Saturday January 21st 2017 witnessed possibly the largest demonstration in US history. Approximately 4-million hit the streets of the USA against the inauguration of Donald Trump, and were joined by many more around the world. Protests occurred in all 7 continents, and yes, that includes Antarctica. This mobilization marks a dramatic turn in mass consciousness, primarily, but not only, in the United States. The majority of those protesting had probably never been to a demonstration in their lives. It is telling that at the beginning of 2017, exactly 100 years after the Russian Revolution, again there is crisis and again the masses are out on the streets.

Donald Trump’s inauguration, the day before the mass protests, was a flop. Despite what his spokesperson said, with his “alternative facts”, the turnout was approximately half that of Barack Obama’s in 2009. This puts the lie to the narrative that there has been a generalized turn to the right in society. Trump didn’t win because he is popular – in fact he lost the popular vote by almost 3-million – he won because people are disgusted by the status quo. Obama frittered away hope by bringing no positive change. Clinton, the Wall Street Democrat, could not defeat the racist, misogynistic demagogue. Instead of a move to the right in society, what we have is a collapse of the middle. The crisis of Liberalism, and the status quo, is what explains the victory of Trump; and by the living forces alive on the streets the left is far stronger than the right.

In part, this explains why Trump is opposed by the ruling class. Despite being a fully paid-up member of the 1%, he is dangerous to them precisely because he arouses opposition that is very difficult to control. Witness the video of “alt-right” leader Richard Spencer getting sucker-punched, which has gone viral and is massively popular, to the horror of liberals and the establishment everywhere. These protests have given momentum to the left and have knocked back the over-confident right.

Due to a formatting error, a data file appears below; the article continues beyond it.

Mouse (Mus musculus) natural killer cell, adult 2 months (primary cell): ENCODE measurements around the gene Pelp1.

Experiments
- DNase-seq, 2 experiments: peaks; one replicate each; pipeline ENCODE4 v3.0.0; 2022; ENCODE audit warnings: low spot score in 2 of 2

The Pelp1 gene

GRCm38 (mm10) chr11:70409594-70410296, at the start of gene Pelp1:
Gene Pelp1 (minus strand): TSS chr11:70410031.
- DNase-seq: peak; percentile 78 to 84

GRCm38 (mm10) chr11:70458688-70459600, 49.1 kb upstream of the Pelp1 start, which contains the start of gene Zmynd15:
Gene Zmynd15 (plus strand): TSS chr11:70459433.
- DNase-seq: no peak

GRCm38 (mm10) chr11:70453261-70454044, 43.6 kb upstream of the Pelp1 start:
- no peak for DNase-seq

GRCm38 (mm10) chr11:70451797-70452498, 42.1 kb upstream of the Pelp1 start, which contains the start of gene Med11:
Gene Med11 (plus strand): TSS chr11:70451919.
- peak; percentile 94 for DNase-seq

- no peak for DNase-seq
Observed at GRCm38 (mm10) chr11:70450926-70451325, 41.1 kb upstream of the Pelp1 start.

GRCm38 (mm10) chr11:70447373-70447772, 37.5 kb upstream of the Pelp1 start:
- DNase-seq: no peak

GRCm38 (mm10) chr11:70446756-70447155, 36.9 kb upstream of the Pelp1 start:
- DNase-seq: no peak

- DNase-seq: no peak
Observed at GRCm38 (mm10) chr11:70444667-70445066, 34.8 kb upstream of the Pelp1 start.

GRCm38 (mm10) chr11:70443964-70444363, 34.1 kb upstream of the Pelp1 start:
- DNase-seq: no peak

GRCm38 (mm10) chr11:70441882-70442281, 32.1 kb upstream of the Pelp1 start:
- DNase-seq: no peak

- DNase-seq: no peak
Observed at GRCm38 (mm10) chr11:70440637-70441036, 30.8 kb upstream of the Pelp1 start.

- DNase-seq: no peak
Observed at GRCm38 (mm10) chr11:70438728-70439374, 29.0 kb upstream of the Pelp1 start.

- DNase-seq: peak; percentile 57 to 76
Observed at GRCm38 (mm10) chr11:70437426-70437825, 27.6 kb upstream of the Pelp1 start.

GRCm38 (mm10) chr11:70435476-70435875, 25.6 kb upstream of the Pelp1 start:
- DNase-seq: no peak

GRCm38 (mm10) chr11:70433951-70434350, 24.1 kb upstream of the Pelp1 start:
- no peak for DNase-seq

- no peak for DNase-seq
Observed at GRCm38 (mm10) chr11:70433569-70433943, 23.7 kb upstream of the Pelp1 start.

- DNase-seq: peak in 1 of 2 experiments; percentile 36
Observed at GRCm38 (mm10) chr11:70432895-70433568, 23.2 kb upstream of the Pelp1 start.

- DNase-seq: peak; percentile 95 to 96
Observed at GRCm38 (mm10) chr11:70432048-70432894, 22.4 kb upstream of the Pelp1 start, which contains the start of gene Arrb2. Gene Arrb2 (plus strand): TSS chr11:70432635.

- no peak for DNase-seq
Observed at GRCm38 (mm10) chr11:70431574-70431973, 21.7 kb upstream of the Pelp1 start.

Some on the left have bemoaned the confused consciousness of those demonstrating, and the liberal/reformist politics of the organizers. Such an approach does not show much understanding of how class consciousness develops. The majority present had never demonstrated before – would we expect these new layers to come to the movement with a fully worked out revolutionary socialist platform? Reflecting the heterogeneous nature of the movement, some attacked Trump’s supposed close ties with Putin (as if the previous US foreign policy was any better). But the overwhelming majority of placards expressed progressive sentiments – defending women and immigrants, opposing racism, opposing the 1%, and fighting against gender and sexual discrimination.

Rather than being a purist against the first steps of people just joining the movement, we should aim our fire against liberal elements trying to derail the mass energy into channels safe for the capitalist status-quo. In an example of crass opportunism, Canadian Liberal Prime Minister Justin Trudeau tweeted, “Congratulations to the women and men across Canada who came out yesterday to support women’s rights. You keep your government inspired,” despite the fact that it is the failure of liberal politicians like Trudeau that led to the rise of Trump.

The reality is that only a very small number present would have heard the speeches from the organizers. It is the job of socialists to engage with the mass in order to bring out the contradictions between the liberal platitudes and the need to understand the class content of the struggle. As Lenin said exactly 100 years ago, it is necessary to patiently explain to the people. As this movement develops it will become clear who is on which side of the barricade. Who opposes Trump because he attacks the oppressed, and who opposes Trump because they are afraid that he might provoke the oppressed.

If the middle has collapsed, and the left is numerically stronger than the right, why then did Trump win? The answer lies in organization. Bernie Sanders showed the potential that lies on the left; his identification with socialism and his call for a revolution against the billionaire class mobilized millions, despite not going beyond reformism. Once Sanders capitulated to the Clinton Democratic machine there was no left option on the ballot. In a fight between the status quo and change – even of a disgusting orange-haired variety – change won. The balance of forces are very clear: 800,000 on the streets for Trump vs 4-million against. What is needed is a socialist vehicle, independent of the Democrats and liberals in the US and globally, to mobilize the mass of workers and oppressed against Trump’s reactionary policies. Failure to break with liberal democratic politics and politicians will merely lead this movement to a dead end. But for millions, this begins the process of political awakening and radicalization that can have revolutionary implications.